ADLib Glossary (C)

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Cleavers are an annual dicotyledonous weed common on arable land. It reproduces by seed and prefers damp, moist soil. The seedling has oblong cotyledons, a square stem with downward pointing hairs, and true leaves in whorls. It climbs using the crop as support.

When mature, the stems are square, with short, bristly downward pointing hooks growing on corners, generally 60-120 cm (2-4 ft.) long and trailing.

The leaves are in whorls, in groups of 6-8 running up the stem. They are pointed at the tip, roughened, and 2.5-7.5 cm (1-3 in.) long. The flowers, which occur in summer, are white, small, and produced in the axils of upper leaves. The seeds are grey-brown, rough, and bristly. A single cleavers plant can produce 3,500 seeds.

Cleavers seed becomes dormant in dry soil. The seed can remain viable for 1-3 years after which they tend to decay. Seeds remain viable when eaten by animals. It is easily spread by harvesting equipment and in contaminated manure. The bristly seeds cling to the hair and wool of animals and to clothing. They have a very characteristic emergence pattern observed in autumn sown crops. Cleaver seedlings emerge in a flush shortly after the crop is drilled. This flush is more prolonged than many other arable broad-leaved weeds and is often followed by a second flush in spring the following year.Research indicates that germination is triggered by a number of factors such as soil temperature and moisture as well as cultivation.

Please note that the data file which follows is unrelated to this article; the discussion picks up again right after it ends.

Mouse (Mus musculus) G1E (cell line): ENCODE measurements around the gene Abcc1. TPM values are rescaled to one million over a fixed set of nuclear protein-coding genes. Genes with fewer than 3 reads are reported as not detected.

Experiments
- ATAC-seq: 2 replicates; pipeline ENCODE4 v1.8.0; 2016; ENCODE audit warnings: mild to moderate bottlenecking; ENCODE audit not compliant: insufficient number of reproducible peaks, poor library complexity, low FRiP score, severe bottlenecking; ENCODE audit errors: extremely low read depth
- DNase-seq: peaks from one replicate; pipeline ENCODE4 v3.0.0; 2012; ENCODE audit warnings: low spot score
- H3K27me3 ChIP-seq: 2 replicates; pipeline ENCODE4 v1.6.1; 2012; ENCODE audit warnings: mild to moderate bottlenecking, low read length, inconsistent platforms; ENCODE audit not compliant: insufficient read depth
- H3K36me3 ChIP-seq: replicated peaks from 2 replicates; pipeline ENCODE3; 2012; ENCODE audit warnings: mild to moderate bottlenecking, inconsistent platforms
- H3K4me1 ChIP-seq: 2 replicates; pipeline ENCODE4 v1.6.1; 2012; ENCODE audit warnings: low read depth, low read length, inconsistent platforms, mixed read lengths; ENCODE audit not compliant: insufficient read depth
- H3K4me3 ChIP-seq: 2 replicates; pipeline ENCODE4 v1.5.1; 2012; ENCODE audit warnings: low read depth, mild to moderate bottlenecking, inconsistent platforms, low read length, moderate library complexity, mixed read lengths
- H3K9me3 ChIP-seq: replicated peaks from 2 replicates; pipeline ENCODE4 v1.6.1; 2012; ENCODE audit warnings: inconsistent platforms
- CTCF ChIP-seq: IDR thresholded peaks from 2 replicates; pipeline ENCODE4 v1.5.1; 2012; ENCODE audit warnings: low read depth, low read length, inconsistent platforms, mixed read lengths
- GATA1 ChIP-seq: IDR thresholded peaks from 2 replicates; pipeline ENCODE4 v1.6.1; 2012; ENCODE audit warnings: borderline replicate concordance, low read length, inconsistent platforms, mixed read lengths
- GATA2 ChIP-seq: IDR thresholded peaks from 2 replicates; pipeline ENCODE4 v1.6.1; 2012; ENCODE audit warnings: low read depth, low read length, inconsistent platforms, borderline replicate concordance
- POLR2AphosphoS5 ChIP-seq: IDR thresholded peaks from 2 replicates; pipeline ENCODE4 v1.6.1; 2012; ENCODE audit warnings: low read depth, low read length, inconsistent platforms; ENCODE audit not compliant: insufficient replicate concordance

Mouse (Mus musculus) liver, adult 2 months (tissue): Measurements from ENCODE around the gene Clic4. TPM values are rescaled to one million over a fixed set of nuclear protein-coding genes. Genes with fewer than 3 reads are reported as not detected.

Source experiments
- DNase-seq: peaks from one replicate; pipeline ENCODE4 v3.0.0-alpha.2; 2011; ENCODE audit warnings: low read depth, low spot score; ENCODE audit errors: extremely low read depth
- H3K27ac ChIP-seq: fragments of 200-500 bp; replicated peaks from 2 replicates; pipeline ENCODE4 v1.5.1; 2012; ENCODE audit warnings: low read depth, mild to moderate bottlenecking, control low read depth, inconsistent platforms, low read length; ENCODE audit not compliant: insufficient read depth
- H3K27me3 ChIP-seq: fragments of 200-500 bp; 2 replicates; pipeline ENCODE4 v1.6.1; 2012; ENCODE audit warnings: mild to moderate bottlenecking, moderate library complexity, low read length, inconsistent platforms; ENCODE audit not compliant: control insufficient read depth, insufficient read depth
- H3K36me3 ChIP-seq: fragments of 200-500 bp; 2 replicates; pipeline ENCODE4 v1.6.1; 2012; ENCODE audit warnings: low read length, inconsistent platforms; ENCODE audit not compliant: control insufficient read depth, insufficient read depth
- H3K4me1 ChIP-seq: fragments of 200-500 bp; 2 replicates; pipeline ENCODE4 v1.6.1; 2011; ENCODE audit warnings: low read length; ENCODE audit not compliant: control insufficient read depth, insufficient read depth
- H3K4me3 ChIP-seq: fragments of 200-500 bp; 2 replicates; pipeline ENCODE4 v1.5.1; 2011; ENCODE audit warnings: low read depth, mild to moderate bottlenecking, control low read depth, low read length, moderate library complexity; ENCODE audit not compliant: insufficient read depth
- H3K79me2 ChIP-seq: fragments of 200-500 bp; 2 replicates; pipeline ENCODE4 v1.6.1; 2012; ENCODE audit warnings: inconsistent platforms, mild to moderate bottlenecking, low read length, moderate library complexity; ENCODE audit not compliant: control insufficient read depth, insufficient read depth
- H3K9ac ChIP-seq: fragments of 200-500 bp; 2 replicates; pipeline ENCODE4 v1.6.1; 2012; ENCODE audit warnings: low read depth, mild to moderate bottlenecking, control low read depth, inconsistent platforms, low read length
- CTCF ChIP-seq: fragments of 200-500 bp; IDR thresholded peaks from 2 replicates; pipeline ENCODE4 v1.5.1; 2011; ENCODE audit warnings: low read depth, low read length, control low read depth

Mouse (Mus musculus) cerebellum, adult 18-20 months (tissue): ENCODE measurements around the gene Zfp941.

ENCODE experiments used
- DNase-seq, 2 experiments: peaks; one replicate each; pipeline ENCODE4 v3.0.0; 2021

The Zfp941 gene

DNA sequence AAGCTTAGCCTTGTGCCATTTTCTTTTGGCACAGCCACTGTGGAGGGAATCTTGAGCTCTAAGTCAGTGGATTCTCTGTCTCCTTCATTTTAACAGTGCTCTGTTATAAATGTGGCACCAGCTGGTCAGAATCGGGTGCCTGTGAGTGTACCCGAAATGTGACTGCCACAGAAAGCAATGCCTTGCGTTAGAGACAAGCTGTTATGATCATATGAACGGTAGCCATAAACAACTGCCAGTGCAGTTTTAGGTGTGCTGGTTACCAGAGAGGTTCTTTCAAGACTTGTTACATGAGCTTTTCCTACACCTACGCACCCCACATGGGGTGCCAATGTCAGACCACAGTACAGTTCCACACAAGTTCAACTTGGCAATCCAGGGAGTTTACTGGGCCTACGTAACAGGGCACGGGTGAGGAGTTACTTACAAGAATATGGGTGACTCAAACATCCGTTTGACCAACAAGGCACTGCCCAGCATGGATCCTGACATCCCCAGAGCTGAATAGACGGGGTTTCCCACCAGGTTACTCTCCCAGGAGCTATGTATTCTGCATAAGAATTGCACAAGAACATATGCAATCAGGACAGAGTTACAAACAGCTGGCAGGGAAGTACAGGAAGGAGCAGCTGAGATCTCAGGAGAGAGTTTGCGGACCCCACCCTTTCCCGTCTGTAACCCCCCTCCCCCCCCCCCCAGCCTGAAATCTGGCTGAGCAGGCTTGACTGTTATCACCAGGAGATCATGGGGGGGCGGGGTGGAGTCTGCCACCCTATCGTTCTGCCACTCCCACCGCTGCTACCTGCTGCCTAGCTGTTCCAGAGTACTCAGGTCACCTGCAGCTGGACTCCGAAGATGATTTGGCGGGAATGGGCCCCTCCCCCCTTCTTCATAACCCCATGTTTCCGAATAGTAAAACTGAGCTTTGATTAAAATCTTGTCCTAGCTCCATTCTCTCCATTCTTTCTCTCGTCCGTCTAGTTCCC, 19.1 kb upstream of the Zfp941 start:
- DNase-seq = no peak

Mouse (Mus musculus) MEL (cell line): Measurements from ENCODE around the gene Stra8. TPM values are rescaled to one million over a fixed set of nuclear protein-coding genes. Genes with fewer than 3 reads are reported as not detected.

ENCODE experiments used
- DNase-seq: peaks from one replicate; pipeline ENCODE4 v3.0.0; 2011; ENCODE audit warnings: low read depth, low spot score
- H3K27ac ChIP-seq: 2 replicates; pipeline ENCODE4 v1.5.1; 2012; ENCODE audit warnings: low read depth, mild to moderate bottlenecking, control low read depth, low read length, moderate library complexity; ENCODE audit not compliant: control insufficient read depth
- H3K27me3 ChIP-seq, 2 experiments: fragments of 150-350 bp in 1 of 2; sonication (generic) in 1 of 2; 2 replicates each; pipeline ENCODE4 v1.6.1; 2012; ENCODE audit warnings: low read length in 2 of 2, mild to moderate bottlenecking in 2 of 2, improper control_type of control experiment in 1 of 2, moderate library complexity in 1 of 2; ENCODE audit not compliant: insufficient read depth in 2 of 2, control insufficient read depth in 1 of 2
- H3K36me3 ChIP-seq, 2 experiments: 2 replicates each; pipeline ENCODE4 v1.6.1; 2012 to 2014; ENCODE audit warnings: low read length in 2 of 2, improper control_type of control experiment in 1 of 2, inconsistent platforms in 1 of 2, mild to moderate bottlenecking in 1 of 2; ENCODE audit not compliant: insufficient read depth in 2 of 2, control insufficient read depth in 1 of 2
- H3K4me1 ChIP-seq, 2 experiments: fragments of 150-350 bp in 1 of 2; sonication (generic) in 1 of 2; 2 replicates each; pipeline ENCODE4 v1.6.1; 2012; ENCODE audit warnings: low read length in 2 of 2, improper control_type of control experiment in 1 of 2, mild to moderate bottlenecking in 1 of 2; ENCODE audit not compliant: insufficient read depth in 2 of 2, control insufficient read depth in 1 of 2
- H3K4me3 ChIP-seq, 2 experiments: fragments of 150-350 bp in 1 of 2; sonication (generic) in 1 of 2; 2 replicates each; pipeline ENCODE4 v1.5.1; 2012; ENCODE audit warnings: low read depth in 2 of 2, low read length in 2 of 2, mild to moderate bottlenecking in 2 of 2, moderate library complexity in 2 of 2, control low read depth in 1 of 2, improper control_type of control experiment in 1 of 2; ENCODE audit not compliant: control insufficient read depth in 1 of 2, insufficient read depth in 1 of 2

Partly because of the size of the plant cleaver infestations have the ability to cause very potential crop losses. because of this attention tends to be given to control growth of the weed during the current year. In reality a successful weed management strategy for cleavers and other weeds must address the long-term population dynamics of the species.

Use certified seed that is free of cleavers. All grades of pedigreed seed must be free from cleavers seed.

  • Clean tillage and harvesting equipment before changing fields.
  • Winter annual cleavers should be controlled in the autumn after germination with tillage or a herbicide.
  • Herbicide options are available for most crops.

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